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The big picture: No answer to industry woes

I’ve always thought the Pre-Budget Report – like the Budget itself – was a lot of hot air about nothing.

The Chancellor giveth with one hand and taketh away with the other.

For most people it makes little difference.
This week’s report was being trumpeted as something different; with the economy in the doldrums, the Government was promising significant and urgent action.

Was it? Not really – in fact, from a motor industry perspective, much of the action being called for didn’t happen.

Yes, VAT has been trimmed from 17.5% to 15% until 2010, but there wasn’t the headline cut to 12.5% that the RMIF and SMMT wanted (there never was going to be – that was the minimum allowed by European regulations).

It will help dealers to maintain current levels, but won’t see a surge into showrooms.

The news on Vehicle Excise Duty was even less exciting. Alistair Darling has lowered the size of next year’s VED increase, but didn’t postpone it altogether.

And he has not removed the retrospective element, which means those people who bought a larger car in good faith a few years ago will still be hit with a higher tax bill.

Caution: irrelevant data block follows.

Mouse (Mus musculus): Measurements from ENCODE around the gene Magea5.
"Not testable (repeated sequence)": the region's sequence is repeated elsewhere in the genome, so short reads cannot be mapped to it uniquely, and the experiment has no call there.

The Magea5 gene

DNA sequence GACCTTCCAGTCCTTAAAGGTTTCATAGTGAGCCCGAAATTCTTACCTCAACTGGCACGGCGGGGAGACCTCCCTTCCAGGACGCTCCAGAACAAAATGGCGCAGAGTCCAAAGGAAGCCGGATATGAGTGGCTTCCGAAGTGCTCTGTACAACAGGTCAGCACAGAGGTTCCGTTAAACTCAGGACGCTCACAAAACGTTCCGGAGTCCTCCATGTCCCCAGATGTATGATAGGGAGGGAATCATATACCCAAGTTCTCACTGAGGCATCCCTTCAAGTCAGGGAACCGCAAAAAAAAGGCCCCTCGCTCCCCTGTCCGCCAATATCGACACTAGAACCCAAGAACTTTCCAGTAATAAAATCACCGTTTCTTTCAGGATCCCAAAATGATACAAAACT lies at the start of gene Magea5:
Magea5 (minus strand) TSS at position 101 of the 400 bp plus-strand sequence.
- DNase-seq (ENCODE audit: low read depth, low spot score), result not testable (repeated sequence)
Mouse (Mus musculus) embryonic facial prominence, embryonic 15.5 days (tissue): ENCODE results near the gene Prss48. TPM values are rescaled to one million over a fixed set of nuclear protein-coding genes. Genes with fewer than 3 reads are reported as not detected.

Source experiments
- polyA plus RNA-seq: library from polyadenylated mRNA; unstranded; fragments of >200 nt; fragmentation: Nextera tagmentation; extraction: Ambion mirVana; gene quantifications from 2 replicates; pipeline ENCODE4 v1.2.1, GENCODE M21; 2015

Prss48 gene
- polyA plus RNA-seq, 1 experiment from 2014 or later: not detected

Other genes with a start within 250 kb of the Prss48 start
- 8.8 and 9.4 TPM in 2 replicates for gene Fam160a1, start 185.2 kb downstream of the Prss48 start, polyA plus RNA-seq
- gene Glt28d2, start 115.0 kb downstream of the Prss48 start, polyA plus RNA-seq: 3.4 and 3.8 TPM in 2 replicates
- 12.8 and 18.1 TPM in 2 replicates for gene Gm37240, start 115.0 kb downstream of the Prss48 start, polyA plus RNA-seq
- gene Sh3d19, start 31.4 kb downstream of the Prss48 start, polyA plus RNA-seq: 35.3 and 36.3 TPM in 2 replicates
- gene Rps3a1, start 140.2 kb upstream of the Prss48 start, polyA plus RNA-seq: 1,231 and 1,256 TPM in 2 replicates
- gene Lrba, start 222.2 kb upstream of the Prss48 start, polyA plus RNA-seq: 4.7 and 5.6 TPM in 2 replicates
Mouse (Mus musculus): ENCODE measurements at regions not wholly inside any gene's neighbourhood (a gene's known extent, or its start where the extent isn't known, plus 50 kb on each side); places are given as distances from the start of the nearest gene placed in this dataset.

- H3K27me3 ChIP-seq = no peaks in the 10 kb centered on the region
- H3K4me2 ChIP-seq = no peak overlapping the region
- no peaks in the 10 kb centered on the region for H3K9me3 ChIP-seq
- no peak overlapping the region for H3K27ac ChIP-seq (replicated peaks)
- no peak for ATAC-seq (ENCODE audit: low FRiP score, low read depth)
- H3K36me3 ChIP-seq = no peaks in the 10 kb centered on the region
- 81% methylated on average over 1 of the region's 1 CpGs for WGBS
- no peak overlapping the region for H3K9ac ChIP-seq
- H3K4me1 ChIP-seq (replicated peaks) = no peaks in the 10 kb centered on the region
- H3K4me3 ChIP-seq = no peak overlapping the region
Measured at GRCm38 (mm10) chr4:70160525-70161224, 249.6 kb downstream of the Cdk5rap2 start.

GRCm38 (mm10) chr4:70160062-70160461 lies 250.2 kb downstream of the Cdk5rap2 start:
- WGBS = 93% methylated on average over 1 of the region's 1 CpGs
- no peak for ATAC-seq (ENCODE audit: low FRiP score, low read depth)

The increase to corporation tax has been delayed – good news – and business rates under £15,000 on empty business properties have been scrapped. Good for the larger retail groups sat on empty sites; irrelevant for everyone else.And that was the giveth.

The taketh? Higher tax on fuel to offset the VAT cut. There were double takes on that announcement. The Government, which has been calling for oil companies to bring fuel prices down, has now decided to put them up itself.

Quite how that is going to breathe life back into the economy only the Chancellor knows. Or perhaps he doesn’t.

Watching him brought to mind the futile attempts of King Canute to repel the waves.

Of course, Canute knew that he could not control the sea; does Darling have the same level of awareness?

Ultimately, only two things will really boost the economy: another cut in interest rates and the unblocking of credit availability. And that’s out of Darling’s hands.

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